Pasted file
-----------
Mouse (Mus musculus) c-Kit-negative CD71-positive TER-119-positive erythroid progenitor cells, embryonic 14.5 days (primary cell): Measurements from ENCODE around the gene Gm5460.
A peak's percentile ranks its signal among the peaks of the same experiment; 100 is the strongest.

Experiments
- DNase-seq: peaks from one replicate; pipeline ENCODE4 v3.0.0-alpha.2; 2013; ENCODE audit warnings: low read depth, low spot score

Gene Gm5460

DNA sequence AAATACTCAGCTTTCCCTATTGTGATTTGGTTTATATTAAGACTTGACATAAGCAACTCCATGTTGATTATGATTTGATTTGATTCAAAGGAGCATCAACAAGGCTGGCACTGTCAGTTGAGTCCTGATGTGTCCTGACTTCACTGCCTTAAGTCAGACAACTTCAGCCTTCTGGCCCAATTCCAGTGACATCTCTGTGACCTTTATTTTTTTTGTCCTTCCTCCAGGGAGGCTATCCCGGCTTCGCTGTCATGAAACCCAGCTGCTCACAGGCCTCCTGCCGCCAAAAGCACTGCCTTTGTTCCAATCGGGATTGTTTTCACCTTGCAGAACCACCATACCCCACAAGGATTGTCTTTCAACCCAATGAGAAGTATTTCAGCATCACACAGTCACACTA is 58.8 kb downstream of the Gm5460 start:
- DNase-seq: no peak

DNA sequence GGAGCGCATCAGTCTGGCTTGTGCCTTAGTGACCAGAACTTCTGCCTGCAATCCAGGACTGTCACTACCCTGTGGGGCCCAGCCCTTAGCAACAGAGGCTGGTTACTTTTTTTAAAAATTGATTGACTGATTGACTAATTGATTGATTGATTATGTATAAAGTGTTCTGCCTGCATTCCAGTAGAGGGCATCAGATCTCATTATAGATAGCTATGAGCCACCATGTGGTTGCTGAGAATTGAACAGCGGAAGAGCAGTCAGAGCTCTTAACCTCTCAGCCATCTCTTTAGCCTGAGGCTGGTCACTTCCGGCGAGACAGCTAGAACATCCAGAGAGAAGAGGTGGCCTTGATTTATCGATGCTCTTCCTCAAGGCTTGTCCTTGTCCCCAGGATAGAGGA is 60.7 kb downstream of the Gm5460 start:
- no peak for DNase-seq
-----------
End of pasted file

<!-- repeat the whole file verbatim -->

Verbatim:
Mouse (Mus musculus) c-Kit-negative CD71-positive TER-119-positive erythroid progenitor cells, embryonic 14.5 days (primary cell): Measurements from ENCODE around the gene Gm5460.
A peak's percentile ranks its signal among the peaks of the same experiment; 100 is the strongest.

Experiments
- DNase-seq: peaks from one replicate; pipeline ENCODE4 v3.0.0-alpha.2; 2013; ENCODE audit warnings: low read depth, low spot score

Gene Gm5460

DNA sequence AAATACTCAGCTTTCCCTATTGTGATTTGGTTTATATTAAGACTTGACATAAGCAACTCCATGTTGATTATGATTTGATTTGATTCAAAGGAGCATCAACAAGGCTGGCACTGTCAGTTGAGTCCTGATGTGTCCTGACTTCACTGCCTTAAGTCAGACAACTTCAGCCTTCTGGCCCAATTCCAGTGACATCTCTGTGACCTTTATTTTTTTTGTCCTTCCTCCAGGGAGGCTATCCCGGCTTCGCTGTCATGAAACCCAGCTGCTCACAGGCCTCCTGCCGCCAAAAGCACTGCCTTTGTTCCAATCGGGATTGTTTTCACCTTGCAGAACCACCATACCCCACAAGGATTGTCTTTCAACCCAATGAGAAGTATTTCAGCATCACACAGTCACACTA is 58.8 kb downstream of the Gm5460 start:
- DNase-seq: no peak

DNA sequence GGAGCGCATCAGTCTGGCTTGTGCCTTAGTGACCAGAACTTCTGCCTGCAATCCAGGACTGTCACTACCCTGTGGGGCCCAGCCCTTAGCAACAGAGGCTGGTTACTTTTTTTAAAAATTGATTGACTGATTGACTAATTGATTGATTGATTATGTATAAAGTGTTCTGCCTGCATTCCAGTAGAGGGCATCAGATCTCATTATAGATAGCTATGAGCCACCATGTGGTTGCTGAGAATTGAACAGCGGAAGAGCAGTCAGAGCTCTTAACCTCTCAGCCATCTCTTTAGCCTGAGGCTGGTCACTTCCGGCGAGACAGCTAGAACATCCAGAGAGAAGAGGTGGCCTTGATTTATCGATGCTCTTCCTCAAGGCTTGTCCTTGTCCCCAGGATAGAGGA is 60.7 kb downstream of the Gm5460 start:
- no peak for DNase-seq